Opposition candidate Ekrem Imamoglu won a decisive victory in the rerun of Istanbul’s mayoral election on Sunday.
His opponent, Binali Yildirim of the ruling Justice and Development Party (AKP), conceded defeat as he trailed Mr Imamoglu by more than nine points.
With most ballot boxes counted, Mr Imamoglu won 54.89 per cent to Mr Yildirim’s 45.15 per cent.
The result was a huge increase for Mr Imamoglu on the overturned March ballot that he won by 13,700 votes.
“At the moment my opponent is leading,” Mr Yildirim said in a televised address from the AKP’s headquarters in Istanbul soon after the lead became apparent.
“I congratulate him. I hope by God that these results will bring good things to all of Istanbul and the future of Istanbul,” Mr Yildirim said.
His words were greeted with wild celebrations at the offices of Mr Imamoglu’s Republican People’s Party (CHP), in a race seen as a test for the rule of President Recep Tayyip Erdogan.
Mr Imamoglu thanked his supporters and opponents and promised a brighter future for Istanbul.
“We are opening a new page in Istanbul,” he said. “On this new page there will be justice, equality, love.
“We will stop the arrogance and waste. Today 16 million Istanbulites have refreshed our belief in democracy.
“I am reaching out to the president. I want to have a meeting with him as soon as possible. This is not a victory, it’s a new beginning.”
The dramatic increase in support for Mr Imamoglu showed the AKP miscalculated in pushing for the results of the March 31 local election to be cancelled.
Earlier, Mr Imamoglu, whose win was annulled after only 18 days in office, was mobbed by throngs of optimistic supporters as he arrived with his wife and son to vote in Beylikduzu, the western suburb where he was previously a district mayor.
In a speech at a primary school, he said: “In the name of our democracy and in the name of Istanbul, our fellow citizens with their understanding of rights, law and justice will make the best decision. Everything will be fine.”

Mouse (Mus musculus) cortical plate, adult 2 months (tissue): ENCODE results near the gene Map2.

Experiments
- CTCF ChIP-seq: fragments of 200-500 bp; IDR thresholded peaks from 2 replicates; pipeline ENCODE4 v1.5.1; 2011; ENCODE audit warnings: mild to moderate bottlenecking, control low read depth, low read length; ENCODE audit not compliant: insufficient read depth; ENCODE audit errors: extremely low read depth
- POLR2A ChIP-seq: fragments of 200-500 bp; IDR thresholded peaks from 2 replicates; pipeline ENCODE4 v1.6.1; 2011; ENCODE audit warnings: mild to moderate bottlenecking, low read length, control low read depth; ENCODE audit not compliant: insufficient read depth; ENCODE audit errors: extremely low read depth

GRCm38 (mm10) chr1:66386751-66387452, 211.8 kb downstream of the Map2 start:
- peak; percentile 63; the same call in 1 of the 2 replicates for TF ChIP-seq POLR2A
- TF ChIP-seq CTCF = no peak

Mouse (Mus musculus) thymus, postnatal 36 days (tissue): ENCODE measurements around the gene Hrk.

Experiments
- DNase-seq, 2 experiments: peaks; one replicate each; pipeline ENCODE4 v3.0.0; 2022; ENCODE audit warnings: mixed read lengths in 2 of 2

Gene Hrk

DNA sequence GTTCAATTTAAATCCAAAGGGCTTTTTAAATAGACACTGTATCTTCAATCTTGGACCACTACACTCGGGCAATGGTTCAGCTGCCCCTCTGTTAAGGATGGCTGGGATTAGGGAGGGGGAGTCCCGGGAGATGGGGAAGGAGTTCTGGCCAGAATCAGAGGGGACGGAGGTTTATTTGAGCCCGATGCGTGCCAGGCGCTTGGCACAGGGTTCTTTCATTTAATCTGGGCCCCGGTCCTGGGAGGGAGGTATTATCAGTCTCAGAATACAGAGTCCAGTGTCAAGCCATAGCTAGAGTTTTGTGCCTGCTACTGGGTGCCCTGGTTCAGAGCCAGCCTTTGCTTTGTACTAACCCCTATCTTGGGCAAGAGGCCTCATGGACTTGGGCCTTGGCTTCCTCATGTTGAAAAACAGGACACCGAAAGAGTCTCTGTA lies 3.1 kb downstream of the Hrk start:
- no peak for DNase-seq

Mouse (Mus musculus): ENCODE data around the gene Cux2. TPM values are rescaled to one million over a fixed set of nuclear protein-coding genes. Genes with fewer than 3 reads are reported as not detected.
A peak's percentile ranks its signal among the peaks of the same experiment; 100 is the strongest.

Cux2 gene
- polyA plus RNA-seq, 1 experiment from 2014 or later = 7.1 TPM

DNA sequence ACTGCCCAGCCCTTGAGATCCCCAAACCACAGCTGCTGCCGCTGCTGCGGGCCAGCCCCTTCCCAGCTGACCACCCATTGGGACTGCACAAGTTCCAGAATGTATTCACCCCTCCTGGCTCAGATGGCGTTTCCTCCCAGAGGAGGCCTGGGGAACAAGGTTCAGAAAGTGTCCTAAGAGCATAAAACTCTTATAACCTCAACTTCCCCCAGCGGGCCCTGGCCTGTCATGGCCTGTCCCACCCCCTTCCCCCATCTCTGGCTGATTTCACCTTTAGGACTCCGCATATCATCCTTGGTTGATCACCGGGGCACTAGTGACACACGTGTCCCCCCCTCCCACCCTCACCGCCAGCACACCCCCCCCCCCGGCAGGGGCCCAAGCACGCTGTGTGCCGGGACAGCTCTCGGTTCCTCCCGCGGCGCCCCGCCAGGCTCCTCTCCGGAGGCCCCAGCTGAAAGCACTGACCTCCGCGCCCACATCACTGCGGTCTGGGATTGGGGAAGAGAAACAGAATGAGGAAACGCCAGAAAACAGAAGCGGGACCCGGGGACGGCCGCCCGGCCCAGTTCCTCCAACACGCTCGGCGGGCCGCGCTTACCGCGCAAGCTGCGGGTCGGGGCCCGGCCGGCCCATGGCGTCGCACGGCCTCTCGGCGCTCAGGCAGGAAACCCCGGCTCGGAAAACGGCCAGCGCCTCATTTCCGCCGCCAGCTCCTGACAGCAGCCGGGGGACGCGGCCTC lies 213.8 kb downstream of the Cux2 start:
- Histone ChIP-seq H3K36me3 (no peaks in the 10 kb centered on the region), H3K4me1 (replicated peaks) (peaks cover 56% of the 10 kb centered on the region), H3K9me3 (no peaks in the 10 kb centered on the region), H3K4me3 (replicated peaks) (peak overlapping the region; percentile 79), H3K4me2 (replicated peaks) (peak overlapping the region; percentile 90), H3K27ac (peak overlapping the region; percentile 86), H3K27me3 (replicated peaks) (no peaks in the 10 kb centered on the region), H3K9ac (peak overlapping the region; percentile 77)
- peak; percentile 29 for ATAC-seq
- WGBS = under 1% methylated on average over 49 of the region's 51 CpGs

The cheering crowds and media presence stood in contrast to Mr Yildirim’s polling station in Tuzla, on the Asian side of the city.
Accompanied by his wife, the former prime minister was surrounded by party officials as his young granddaughter dropped his voting slip into the ballot box.
Following his win, Mr Imamoglu’s supporters clogged the streets, with car horns blaring as flag-waving passengers were greeted with cheers.
“This is the answer to Erdogan after he tried to steal our votes last time,” said accountant Cem Yildiz, 34.
In a Twitter message, Mr Erdogan congratulated Mr Imamoglu. “I hope this result will lead to good. The national will has prevailed once more.”
Mr Imamoglu, who stood for an alliance led by the CHP, has been cast in opposition circles as the victim of electoral injustice after his slender win was overturned by the Supreme Election Board following objections from the AKP.
His campaign has energised opponents of Mr Erdogan, whose 16-year rule has become increasingly authoritarian.
Mr Imamoglu’s slogan “everything will be fine” caught the mood of the opposition after the annulment of March’s results.
The catchphrase was echoed on social media, daubed in street graffiti, printed on T-shirts and chanted at football matches.
Opinion polls the week before the election showed Mr Imamoglu with a strong lead ahead of his rival.
“This time I hope our votes are allowed to count,” Esra Koc, 53, said in Besiktas, a secular-leaning district.
“No matter what the result, they cannot just take away the democratic rights of Istanbul’s people.”
The election was rerun at a time when many Istanbul residents had left the city for seaside resorts and had to travel back for the vote.
The CHP claimed that the cancellation of ferry services from the southern shores of the Marmara Sea to Istanbul from Friday was designed to stop Mr Imamoglu’s supporters voting.
“These cancellations show the fear of the ballot box held by a handful of people who don’t want to lose their seats in power,” said Canan Kaftancioglu, the CHP’s Istanbul chairwoman.
Deniz Kasapoglu, 39, was among those who drove for hours to be able to vote.
“We came from Didim yesterday to vote for Brother Ekrem,” Mr Kasapoglu said. “It was a long car journey but it will be worth it.”
The opposition employed an army of lawyers to observe ballot boxes but there were few signs of voting irregularities.
But the election authority allowed the use of unstamped or improperly stamped ballot envelopes – a decision observers said could undermine the safety of the votes.
Fears that counting irregularities could affect the outcome led volunteers to warn people not to listen to “fake news” that could lead to a premature victory declaration, similar to the one made by Mr Yildirim in March.